The evolution of human moral systems appears to be a highly efficient method of maximizing human potential and minimizing conflicts and inefficiency. In a society in which people are defined by their moral characteristics, the economics of operating a large social system becomes much easier. In order for business, government, and education to run smoothly, efficiently, and productively, the many parts that make up their construction must be interchangeable. For example, a person's work habits and reputation as an honest, diligent, and methodical worker are important considerations in hiring new employees. Employers do not always have time to train new employees. Thus, behavioral characteristics, as well as occupational characteristics, allow a greater efficiency to be manifest in a society as there is an increase in the interchangeability of its parts.
Another aspect of morality implied in consideration of systemic efficiency is time and place constraints on certain types of human activities. A female bank teller who goes to work in attire more appropriate for a nightclub will invariably disrupt the tranquility and flow of business. Since it is more appropriate and profitable for banks to focus on aspects of business rather than sex, behaviors that profit the bank will naturally prevail over all other considerations, reinforcing and perpetuating a social custom that separates all activities by their times and places.
Simply because a certain activity is not wholly efficient does not mean it is automatically out of place in the construction of a harmonious society. Efficiency done for efficiency's sake creates a tyranny of efficiency that diminishes the spirit of human endeavor. Deoptimization is sometimes necessary to sustain other, more important considerations.
In theory, the interaction between culture and biology results in societies moving to higher levels of order and efficiency, which then results in finer distinctions of law and morality. The original human impulse to make rules may be traced to the need to survive. But as societies have become more sophisticated, efficiencies of societal organization have begun to dictate what the rules will be. As the world becomes more complex, an increase in the synchronization of its many parts becomes vital to its long-term survival. Societal efficiency is achieved by organizing activities congruent with the priority and appropriateness to their time and place. Customs and manners, therefore, evolve as an extension of the social morality to further distinguish between behaviors that are good and bad, efficient and counterproductive.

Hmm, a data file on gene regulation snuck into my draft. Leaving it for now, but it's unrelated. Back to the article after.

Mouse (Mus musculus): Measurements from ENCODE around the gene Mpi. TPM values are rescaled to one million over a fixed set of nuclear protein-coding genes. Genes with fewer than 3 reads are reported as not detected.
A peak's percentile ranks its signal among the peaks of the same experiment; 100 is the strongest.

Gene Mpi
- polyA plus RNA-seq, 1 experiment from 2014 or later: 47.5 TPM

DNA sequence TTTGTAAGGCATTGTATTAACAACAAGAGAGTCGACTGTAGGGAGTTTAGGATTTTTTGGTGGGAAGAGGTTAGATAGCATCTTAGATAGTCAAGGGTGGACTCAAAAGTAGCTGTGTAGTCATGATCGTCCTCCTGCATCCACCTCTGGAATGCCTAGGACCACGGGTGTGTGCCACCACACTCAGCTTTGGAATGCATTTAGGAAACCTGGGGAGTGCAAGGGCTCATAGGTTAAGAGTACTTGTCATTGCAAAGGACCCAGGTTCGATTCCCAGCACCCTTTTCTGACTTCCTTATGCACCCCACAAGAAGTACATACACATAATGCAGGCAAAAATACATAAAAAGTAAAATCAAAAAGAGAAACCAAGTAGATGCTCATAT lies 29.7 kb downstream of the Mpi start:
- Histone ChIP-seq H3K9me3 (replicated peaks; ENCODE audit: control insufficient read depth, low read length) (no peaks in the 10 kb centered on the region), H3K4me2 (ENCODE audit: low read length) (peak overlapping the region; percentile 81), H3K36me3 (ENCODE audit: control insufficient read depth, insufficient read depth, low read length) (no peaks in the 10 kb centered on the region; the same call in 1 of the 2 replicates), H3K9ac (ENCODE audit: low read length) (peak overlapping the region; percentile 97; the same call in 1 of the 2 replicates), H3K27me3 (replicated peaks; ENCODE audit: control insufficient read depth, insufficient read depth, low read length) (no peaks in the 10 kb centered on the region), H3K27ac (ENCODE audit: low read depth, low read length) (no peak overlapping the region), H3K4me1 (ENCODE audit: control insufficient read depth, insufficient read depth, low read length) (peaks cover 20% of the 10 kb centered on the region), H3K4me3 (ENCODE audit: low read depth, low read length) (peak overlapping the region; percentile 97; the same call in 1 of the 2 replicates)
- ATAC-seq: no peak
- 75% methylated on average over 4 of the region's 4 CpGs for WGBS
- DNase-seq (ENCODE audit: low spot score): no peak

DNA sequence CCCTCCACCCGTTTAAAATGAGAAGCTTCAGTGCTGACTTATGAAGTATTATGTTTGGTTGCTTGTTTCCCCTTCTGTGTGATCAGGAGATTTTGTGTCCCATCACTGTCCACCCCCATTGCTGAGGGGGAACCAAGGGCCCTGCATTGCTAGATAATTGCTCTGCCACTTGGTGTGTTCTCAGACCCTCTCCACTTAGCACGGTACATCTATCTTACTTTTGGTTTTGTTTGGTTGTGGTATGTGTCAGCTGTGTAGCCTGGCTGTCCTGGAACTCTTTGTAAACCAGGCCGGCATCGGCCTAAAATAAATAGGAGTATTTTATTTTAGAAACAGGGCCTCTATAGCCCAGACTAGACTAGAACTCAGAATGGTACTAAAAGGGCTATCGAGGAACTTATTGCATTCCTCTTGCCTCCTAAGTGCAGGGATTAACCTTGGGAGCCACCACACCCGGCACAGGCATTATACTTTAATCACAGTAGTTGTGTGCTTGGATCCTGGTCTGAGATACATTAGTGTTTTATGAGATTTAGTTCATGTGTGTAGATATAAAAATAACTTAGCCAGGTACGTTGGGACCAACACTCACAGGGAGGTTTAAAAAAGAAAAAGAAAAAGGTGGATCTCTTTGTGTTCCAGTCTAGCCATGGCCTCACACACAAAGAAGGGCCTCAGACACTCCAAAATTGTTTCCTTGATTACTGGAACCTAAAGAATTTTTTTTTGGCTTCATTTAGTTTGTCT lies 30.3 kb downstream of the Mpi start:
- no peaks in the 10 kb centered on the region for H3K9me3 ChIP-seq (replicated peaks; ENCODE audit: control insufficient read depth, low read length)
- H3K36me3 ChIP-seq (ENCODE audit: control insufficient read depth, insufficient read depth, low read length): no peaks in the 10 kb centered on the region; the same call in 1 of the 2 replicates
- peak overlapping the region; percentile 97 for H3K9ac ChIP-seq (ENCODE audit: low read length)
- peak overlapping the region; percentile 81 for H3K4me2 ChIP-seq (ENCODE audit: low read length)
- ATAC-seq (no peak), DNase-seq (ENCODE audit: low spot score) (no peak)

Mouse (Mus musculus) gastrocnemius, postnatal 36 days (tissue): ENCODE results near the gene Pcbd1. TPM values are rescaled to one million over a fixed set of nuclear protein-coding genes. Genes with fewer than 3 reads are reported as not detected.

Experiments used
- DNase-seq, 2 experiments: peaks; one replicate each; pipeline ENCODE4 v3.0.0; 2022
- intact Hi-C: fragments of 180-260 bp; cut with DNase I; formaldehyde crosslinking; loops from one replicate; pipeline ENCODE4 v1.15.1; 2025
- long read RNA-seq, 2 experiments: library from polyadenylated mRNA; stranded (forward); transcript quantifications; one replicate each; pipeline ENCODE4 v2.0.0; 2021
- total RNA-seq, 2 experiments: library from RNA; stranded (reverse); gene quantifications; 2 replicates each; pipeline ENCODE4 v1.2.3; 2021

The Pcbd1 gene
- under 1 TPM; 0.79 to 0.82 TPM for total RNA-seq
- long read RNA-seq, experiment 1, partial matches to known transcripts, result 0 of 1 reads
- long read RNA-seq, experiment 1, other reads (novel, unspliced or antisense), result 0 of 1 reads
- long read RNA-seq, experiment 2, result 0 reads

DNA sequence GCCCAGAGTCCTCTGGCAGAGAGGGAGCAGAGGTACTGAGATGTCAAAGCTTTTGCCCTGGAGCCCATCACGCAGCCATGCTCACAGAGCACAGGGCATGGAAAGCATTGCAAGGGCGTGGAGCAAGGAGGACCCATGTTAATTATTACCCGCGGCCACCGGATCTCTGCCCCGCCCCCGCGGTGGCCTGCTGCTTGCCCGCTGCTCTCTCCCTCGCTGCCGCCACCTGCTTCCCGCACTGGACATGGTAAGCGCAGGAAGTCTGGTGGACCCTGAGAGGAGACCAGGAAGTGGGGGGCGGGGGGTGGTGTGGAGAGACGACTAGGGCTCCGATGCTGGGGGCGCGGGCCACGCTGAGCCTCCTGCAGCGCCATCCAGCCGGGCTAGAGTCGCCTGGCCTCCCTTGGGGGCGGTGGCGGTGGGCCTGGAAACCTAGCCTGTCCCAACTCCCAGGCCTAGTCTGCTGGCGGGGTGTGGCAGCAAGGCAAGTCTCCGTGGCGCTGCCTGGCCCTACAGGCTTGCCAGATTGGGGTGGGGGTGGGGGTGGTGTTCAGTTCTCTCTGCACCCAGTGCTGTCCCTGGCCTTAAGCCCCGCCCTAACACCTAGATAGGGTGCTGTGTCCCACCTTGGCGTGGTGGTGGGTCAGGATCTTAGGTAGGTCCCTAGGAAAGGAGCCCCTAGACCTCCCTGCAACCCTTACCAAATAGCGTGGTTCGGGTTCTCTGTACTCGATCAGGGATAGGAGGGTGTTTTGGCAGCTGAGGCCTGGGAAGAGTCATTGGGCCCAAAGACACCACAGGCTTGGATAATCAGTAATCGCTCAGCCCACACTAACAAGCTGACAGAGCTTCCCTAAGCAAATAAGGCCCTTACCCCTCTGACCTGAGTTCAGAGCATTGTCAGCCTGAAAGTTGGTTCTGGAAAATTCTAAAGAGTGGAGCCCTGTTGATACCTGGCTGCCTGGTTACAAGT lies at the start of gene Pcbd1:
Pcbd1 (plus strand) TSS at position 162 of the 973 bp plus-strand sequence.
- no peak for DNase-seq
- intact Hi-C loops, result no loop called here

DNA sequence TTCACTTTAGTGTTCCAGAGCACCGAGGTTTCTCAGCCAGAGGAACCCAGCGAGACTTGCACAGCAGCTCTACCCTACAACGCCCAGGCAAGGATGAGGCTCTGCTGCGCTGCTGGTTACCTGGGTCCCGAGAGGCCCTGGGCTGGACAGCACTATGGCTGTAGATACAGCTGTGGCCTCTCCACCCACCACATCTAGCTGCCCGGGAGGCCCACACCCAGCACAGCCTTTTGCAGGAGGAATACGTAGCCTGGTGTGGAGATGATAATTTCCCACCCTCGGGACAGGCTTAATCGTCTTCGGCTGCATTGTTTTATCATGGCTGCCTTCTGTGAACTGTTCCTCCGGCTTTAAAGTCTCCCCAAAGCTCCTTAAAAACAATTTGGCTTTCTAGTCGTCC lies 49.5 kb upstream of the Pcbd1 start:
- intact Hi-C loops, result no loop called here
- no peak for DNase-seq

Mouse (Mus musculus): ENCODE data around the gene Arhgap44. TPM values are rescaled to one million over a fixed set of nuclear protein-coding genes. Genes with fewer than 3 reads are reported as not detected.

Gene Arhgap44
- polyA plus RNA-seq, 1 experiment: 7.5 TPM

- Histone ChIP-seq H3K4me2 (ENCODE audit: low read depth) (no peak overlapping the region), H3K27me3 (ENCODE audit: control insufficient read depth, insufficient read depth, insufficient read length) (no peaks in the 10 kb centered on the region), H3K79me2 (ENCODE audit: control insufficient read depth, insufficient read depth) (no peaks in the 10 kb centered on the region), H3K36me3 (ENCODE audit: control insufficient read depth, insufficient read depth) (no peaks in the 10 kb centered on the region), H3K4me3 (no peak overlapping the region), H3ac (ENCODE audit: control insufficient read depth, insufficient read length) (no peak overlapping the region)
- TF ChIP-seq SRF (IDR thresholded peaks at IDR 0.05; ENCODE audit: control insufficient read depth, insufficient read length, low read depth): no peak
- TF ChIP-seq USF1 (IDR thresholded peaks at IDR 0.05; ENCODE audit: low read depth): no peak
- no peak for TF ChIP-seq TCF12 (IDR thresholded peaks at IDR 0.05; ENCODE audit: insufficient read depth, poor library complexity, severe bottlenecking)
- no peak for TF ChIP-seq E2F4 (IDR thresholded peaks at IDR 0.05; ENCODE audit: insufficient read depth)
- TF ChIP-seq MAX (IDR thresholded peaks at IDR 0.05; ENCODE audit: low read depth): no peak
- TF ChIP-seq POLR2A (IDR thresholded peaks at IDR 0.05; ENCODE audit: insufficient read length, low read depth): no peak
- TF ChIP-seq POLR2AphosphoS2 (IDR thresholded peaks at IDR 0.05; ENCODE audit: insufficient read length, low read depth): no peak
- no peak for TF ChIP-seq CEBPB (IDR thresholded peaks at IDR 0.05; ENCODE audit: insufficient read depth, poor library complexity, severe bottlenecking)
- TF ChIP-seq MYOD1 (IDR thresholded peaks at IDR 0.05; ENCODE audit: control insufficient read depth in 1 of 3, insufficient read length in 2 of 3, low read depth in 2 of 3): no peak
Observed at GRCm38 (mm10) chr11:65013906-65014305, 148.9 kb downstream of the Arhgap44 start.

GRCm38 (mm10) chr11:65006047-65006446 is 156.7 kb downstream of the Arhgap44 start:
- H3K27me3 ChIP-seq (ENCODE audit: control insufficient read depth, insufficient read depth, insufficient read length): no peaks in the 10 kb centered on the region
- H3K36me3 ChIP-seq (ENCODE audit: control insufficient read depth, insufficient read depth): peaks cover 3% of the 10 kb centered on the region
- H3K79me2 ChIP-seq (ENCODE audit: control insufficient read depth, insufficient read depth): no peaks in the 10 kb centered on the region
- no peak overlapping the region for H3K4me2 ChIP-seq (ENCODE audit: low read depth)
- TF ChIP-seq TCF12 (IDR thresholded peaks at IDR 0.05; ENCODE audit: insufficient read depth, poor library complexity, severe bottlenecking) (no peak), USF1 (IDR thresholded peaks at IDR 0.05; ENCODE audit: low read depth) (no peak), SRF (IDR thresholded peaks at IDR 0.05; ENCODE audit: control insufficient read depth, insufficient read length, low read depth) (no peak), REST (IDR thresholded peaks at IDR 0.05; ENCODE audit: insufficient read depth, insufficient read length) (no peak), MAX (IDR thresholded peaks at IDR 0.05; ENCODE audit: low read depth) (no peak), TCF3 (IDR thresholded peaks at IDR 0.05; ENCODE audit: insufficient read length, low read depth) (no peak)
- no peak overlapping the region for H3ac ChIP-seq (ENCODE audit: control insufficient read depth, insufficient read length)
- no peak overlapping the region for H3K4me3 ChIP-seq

If there is not a concomitant increase in synchronization, the social frictions and inefficiencies that follow will invariably affect the quality of life and the ability of that culture to compete militarily and economically with other nations. These results occur because in a highly dynamic system reliant on a high degree of systemic coordination, small disruptions can have an exaggerated effect on the peace, prosperity, and productivity of the larger society. Morality thus evolves to another level of complexity when viewed as a function of societal efficiency. What follows, in ethical terms, are time and place constraints on a multitude of human behaviors to increase social synchronization.
Communications and Systemic Interface
Verbal and written communications are highly refined and efficient forms of social feedback. When problems arise, there is cultural feedback by way of verbal, nonverbal, and written communication. Over centuries, an accumulative remembrance of these feedbacks begins to define those human actions that work and those that do not. This knowledge in turn becomes part of the foundation of a culture's formal educational system.